Ms. Bosman thinks the lack of female coaches may be due to the lack of openings: “I think that coaching is one of the greatest jobs in the world. So, when people get a coaching job, they don’t leave a lot of the time. In water polo, there’s so many other teams we go up against where the coach has been in that position for decades.”

So, when coaches stay in their position for years, they not only gain experience to help them attain future jobs but they also prevent other — maybe female — coaches from holding that position.


Within Libertyville

Most coaches interviewed for this story shared that they feel welcome and supported in the Libertyville community. Mrs. Neuberger shared that she’s never felt disadvantaged because of her gender. She explained that before badminton was an IHSA sport, she felt like they were at the bottom of a totem pole but any inequality faced wasn’t due to her gender and instead the connotations that came along with badminton.

Ms. Bosman said that she has never once felt that the athletes respected her less than her male counterparts and hasn’t experienced any gender-related issues within the Libertyville community.

“In terms of Libertyville students, Libertyville parents, and Libertyville admin… I think they see value in someone who wants the best for their children. I’m a girl who coaches boys, but I know water polo and I know what hard work is,” said Ms. Bosman.

She continued: “There’s a lot of commonality that gender doesn’t matter for. I think that a coach is just someone who should be there for you, whether you’re having a good day or a bad day. It doesn’t matter the sex of the individual, and I think parents really realize that, as well as the athletes.”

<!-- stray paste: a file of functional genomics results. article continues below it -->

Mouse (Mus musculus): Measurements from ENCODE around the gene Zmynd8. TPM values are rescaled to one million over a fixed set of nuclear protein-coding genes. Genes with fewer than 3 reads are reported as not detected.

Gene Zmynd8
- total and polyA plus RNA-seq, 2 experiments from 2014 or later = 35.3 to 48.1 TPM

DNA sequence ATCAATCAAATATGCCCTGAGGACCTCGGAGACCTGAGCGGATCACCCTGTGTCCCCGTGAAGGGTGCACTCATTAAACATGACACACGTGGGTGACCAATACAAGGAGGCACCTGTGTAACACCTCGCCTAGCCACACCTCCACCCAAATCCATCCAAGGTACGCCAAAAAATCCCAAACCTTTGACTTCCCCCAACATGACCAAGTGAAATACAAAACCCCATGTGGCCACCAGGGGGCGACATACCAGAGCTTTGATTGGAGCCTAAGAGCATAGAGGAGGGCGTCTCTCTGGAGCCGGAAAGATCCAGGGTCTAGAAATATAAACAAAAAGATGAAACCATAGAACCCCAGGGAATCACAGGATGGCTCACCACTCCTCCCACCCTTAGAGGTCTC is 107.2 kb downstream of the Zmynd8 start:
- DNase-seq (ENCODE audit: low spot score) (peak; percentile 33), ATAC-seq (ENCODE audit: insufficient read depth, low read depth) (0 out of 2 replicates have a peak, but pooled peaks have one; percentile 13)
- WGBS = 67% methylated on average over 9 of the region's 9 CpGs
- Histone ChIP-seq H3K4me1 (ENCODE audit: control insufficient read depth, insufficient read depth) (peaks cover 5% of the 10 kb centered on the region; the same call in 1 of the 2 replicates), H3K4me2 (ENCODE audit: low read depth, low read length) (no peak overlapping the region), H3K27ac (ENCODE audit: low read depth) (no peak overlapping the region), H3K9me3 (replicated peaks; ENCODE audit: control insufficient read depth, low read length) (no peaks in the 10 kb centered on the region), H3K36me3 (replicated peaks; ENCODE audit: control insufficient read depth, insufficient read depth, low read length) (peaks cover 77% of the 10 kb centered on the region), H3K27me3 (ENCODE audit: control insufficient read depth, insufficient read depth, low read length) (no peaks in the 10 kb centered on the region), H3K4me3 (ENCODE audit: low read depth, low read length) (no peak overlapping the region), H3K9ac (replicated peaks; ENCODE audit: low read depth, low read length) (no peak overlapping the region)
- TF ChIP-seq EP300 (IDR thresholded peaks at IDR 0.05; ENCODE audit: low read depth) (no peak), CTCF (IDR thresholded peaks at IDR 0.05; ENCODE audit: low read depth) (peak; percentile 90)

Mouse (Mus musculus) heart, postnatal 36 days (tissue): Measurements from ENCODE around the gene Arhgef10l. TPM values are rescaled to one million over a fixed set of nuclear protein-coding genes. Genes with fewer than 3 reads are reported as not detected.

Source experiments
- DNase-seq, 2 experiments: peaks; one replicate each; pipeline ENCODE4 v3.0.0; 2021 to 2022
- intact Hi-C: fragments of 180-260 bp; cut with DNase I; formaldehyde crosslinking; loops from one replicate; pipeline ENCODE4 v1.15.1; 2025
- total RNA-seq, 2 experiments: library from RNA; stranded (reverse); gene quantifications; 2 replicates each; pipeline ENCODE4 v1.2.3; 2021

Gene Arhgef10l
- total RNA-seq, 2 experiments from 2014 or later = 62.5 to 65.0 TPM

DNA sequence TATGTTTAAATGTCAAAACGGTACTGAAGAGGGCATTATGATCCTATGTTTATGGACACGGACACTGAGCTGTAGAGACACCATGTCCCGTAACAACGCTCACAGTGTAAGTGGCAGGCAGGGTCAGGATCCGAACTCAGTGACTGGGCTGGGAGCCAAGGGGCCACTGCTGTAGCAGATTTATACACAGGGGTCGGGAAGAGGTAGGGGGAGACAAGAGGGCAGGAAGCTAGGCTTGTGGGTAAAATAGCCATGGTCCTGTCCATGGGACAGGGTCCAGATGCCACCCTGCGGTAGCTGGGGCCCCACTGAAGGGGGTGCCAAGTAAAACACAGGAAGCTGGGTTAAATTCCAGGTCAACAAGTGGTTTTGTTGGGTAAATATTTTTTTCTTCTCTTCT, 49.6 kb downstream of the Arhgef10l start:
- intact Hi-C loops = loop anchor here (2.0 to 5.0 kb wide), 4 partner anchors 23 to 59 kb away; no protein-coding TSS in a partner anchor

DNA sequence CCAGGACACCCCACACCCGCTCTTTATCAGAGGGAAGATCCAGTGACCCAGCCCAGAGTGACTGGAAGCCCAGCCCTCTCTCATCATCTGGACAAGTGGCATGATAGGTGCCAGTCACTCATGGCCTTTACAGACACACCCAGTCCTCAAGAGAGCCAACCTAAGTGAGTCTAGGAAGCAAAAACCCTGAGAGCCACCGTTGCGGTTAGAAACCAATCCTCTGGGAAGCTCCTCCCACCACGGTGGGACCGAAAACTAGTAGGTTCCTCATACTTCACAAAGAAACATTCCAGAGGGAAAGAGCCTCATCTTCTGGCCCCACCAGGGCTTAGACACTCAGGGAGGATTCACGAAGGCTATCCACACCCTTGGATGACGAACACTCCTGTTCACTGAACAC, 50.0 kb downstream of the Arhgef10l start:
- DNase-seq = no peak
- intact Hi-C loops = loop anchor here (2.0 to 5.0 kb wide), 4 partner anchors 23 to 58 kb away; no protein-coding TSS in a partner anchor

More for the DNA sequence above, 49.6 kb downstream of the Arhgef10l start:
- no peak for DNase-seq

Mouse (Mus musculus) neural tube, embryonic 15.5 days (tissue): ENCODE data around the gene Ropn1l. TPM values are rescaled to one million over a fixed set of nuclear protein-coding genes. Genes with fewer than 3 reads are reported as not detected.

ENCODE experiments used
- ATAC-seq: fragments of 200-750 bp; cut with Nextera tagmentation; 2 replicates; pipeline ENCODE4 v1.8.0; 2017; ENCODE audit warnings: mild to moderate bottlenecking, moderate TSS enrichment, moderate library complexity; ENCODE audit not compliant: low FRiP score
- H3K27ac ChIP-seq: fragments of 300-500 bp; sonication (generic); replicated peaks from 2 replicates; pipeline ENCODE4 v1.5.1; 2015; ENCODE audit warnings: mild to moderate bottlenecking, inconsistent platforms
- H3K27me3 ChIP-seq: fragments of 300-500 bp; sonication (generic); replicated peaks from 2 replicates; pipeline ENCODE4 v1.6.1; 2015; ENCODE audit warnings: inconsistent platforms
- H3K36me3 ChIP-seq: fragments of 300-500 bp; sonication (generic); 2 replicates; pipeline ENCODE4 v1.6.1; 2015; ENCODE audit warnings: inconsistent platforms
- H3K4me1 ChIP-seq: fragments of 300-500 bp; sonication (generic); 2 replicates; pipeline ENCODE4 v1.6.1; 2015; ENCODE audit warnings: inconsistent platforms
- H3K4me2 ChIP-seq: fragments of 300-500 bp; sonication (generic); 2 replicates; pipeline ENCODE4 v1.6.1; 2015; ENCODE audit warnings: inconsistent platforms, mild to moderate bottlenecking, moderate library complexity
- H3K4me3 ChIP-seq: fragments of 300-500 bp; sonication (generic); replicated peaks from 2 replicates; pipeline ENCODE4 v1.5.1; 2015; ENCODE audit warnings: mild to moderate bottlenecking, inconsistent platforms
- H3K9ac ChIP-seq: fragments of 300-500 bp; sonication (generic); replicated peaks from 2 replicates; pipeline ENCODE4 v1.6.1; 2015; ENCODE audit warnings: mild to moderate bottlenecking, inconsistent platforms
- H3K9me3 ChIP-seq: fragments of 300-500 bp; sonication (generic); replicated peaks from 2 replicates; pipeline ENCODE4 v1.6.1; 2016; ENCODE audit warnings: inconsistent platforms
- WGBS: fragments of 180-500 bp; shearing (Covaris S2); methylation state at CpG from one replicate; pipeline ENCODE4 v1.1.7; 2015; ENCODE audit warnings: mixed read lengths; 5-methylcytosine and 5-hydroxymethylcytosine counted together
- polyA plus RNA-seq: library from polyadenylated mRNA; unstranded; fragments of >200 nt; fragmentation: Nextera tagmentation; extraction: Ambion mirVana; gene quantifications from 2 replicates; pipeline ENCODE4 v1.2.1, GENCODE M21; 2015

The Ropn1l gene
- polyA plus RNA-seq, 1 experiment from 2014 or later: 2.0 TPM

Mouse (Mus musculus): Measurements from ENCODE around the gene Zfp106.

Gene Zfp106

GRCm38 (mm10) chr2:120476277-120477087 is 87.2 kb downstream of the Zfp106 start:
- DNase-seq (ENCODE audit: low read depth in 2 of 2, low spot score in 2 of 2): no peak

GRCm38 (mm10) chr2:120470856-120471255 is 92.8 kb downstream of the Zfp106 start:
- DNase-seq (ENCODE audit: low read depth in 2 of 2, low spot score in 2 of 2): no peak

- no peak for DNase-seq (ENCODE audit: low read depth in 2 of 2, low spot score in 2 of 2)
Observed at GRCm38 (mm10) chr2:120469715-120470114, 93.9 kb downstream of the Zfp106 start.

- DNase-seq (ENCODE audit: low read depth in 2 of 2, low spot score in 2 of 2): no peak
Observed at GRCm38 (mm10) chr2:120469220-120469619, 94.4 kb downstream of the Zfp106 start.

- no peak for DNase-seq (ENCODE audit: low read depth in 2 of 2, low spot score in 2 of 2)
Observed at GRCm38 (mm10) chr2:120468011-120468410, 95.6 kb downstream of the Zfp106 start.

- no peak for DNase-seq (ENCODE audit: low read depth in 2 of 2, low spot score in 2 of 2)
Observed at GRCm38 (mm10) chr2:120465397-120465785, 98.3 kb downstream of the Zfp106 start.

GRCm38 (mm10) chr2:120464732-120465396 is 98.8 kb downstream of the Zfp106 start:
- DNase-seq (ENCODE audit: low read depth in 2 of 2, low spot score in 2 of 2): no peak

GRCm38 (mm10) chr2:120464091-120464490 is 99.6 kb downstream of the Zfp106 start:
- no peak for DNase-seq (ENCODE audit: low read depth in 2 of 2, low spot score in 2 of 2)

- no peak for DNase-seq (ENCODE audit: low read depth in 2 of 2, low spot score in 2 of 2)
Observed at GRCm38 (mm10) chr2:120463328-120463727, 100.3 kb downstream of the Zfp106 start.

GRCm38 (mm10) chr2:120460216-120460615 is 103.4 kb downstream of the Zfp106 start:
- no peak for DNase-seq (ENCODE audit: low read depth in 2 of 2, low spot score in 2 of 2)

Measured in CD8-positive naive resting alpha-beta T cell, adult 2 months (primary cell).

More Than a Job

Despite some challenges that come with being a female coach, all of the coaches interviewed shared that their favorite thing about coaching is the relationships they form with students outside of the classroom. Mrs. Reifenberg thinks that “it’s a nice reminder that students are more than what we see for [45] minutes in our classroom. They have lives outside of school and passions that are not necessarily things that you would see in the classroom.”

Senior Alex Houser is on the soccer and cross country teams at LHS. She’s had the experience of having both male and female coaches, and shared that she finds it easier to connect with a female coach.

“There’s always going to be a little bit of a stronger connection between a girl team and a girl coach, and I think that kind of displays across the way they communicate,” she said.

For example, the strong connection formed between a coach and her players may allow athletes to feel comfortable sharing personal issues. Houser has had experience with this: “I’ve never felt comfortable talking to the guy coach, where, if it was a girl coach, you always feel a little more comfortable.”

Mrs. Reifenberg made a point to hire a solely female coaching staff. She emphasized that this decision wasn’t to spite men but instead to show her athletes that women are capable of being in leadership positions.

“I want the girls on the team to understand that they can do things. They can be in leadership roles; they can coach; they can do all different types of things — whatever they really set their mind to and are passionate about.”

She continued: “I think that the way we communicate with each other is really important because it’s honestly mostly been women in my life, and the most important women who usually support me in everything I do, they’re really the ones who are saying that [balancing teaching, coaching and motherhood] isn’t going to be possible for me, which is kind of hurtful,” she shared.

Mrs. Owens supported this and recommended that women should “speak up when there are any issues that arise. Speak up to your peers and whoever you work for and make sure that you advocate for yourself.”